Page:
The meditator may not be able at once to attend mindfully to all or even a greater part of the activities and impressions of the day. He therefore may start with the postures alone and gradually extend the scope of mindfulness to all routine activities, as dressing, washing, eating, etc. This extension will come naturally when, after the first few days of full-time practice, the mind becomes calmer, observation keener and mindfulness more alert.

      One example may illustrate how mindfulness may be applied correctly to a series of activities: a wish arises to clean the mouth in the morning, and one is aware of that wish (thought-conscious: "he knows mind and mental objects"); one sees the glass and water jug, at some distance (visual consciousness); one goes towards that place (posture-conscious); stops there (posture-conscious); stretches the hand towards the jug ("acting with clear comprehension when bending and stretching"); one grasps the jug (touch-conscious), etc.

      While performing these activities, one should also notice the arising of any pleasant or unpleasant feelings ("Contemplation of Feeling"), of stray thoughts interrupting the flow of mindfulness (Mind Contemplation: "unconcentrated mind"), of lust (e.g. when eating; Mind Contemplation: "mind with lust;" Mind-object Contemplation: Hindrance of Sense Desire, or Fetter arising through tongue and flavours), etc. In brief, one should be aware of all occurrences, bodily and mental, as they present themselves. In that way, one will attend to all four objects, or Contemplations, of Satipanhana, during the day of practice.

      Such a detailed application of Mindfulness involves a considerable slowing-down of one's movements which can be maintained only in periods of strict practice, and not, or only rarely, during every-day life. The experience, and the effects, of that slowing-down practice will, however, prove wholesome and useful in many ways.

      In attending to those routine activities of the day, mindfulness need not be directed to all minute phases of them (as it should be with the principal subjects). By doing so, the slowing-down would be too great. It will be sufficient if mindfulness goes watchfully along with these activities, noticing only those details which present themselves without effort.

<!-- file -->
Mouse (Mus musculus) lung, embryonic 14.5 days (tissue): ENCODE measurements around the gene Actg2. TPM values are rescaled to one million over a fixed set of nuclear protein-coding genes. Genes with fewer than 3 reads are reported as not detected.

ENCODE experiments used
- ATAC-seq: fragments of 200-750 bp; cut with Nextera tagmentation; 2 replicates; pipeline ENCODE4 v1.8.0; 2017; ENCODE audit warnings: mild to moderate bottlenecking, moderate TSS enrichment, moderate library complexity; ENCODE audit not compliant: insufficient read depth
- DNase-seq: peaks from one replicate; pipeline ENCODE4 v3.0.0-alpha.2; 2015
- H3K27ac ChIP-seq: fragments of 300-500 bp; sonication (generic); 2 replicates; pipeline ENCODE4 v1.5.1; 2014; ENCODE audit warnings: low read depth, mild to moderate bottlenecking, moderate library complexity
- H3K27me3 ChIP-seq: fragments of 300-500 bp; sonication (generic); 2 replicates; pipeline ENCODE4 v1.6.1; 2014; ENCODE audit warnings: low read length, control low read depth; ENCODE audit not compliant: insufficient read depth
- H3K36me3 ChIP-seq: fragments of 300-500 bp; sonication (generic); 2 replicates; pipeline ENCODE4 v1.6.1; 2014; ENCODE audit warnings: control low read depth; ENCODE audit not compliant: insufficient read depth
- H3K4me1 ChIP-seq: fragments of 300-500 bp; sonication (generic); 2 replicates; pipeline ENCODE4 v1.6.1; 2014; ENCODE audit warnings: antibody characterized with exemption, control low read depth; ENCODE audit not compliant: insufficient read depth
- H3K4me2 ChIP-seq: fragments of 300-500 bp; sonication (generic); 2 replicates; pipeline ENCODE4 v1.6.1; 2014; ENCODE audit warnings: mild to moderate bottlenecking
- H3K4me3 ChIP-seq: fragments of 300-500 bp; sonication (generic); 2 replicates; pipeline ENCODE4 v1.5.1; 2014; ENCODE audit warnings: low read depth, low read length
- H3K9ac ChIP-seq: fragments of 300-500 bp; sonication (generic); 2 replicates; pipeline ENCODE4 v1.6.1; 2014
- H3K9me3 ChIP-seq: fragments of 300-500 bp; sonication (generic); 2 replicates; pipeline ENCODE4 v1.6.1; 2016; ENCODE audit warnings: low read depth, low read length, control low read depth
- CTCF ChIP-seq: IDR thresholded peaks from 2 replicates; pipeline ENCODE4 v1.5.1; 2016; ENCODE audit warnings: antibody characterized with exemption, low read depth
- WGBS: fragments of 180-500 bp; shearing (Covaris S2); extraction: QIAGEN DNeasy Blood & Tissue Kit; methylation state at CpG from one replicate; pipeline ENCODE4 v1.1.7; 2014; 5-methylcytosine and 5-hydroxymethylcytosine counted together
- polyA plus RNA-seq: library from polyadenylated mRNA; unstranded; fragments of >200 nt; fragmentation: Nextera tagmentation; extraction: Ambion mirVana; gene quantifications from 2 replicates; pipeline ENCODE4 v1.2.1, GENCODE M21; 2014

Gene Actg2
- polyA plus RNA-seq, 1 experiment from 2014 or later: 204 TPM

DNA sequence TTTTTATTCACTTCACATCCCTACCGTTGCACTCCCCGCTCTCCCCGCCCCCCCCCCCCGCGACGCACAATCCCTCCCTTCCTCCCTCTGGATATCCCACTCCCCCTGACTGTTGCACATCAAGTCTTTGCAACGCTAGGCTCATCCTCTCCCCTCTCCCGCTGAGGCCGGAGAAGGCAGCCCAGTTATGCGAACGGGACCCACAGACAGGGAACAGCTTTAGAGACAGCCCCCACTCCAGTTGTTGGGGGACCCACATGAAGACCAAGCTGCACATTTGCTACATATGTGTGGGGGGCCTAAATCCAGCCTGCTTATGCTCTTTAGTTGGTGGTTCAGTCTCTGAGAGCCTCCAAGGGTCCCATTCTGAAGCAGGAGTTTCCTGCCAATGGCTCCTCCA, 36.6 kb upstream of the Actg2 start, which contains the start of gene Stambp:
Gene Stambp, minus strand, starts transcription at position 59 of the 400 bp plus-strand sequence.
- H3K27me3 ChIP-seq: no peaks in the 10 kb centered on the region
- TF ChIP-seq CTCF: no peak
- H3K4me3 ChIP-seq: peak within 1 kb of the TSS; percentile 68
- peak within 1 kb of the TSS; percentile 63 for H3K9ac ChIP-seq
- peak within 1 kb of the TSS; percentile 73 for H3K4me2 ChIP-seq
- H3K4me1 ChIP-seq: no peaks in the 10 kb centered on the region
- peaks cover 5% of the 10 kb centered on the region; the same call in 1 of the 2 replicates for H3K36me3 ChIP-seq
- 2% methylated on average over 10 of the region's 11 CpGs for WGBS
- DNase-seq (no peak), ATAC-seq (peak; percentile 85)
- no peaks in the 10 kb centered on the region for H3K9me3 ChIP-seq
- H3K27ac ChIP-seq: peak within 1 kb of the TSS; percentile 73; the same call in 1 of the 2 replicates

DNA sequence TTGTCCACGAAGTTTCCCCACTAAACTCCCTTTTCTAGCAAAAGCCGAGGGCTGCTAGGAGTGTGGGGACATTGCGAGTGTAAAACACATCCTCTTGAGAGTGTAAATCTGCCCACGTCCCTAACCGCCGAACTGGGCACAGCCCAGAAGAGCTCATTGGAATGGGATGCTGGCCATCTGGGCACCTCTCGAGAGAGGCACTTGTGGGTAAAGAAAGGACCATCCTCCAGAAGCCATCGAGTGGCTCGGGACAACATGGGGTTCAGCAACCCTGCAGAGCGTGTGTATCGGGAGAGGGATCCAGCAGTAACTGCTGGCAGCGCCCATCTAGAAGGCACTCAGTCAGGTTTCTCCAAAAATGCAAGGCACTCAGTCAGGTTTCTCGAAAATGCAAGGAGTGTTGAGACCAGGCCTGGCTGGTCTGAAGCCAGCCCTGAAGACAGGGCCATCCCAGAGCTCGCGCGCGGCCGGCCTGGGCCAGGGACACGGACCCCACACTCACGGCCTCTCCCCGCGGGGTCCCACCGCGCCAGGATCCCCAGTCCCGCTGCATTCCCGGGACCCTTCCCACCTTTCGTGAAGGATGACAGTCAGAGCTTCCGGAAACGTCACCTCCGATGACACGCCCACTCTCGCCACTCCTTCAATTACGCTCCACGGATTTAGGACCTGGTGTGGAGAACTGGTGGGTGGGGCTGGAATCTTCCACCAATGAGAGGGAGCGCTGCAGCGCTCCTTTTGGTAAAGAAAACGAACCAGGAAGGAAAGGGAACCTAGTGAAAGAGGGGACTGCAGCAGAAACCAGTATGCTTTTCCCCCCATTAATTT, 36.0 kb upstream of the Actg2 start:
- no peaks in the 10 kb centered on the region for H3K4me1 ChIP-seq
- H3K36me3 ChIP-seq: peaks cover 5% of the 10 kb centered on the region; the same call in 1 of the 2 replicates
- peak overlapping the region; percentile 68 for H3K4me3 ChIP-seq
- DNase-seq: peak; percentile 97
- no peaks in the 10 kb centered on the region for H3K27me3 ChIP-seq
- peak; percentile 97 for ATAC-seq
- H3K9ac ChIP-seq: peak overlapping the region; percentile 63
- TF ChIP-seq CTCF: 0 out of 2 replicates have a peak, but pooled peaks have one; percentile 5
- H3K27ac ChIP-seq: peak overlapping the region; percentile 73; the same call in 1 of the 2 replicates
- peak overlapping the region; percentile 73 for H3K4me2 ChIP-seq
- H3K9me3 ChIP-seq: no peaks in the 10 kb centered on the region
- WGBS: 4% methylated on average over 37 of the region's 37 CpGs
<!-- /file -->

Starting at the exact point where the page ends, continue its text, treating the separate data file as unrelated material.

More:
The initial purpose of this general application of Mindfulness is the strengthening of awareness and concentration to an extent enabling the meditator to follow the unceasing flow of variegated mental and bodily impressions and activities, for an increasingly long period and without a break of attention or without an unnoticed break. It will count as "uninterrupted mindfulness," if the meditator is not carried away by his stray thoughts, but if breaks of attention are noticed at once when they occur, or soon after. For the beginner, the standards of "general mindfulness" will be satisfied by that procedure.

    2. The main practice with selected subjects. After one has attended mindfully to the various routine activities of the morning, one sits down on the meditation seat, being aware of one's preceding intention to sit down, the single phases of the act, and then of "touching" and "sitting." Now one turns one's attention to the regular rising and falling movement of the abdomen, resulting from the process of breathing. The attention is directed to the slight sensation of pressure caused by that movement, and not so visually observing it. This forms the primary object (mul' arammana) of mindfulness, in the course of practice described here. It has been introduced into the practice by the Venerable U Sobhana Mahathera (Mahasi Sayadaw) as it was found to be very effective.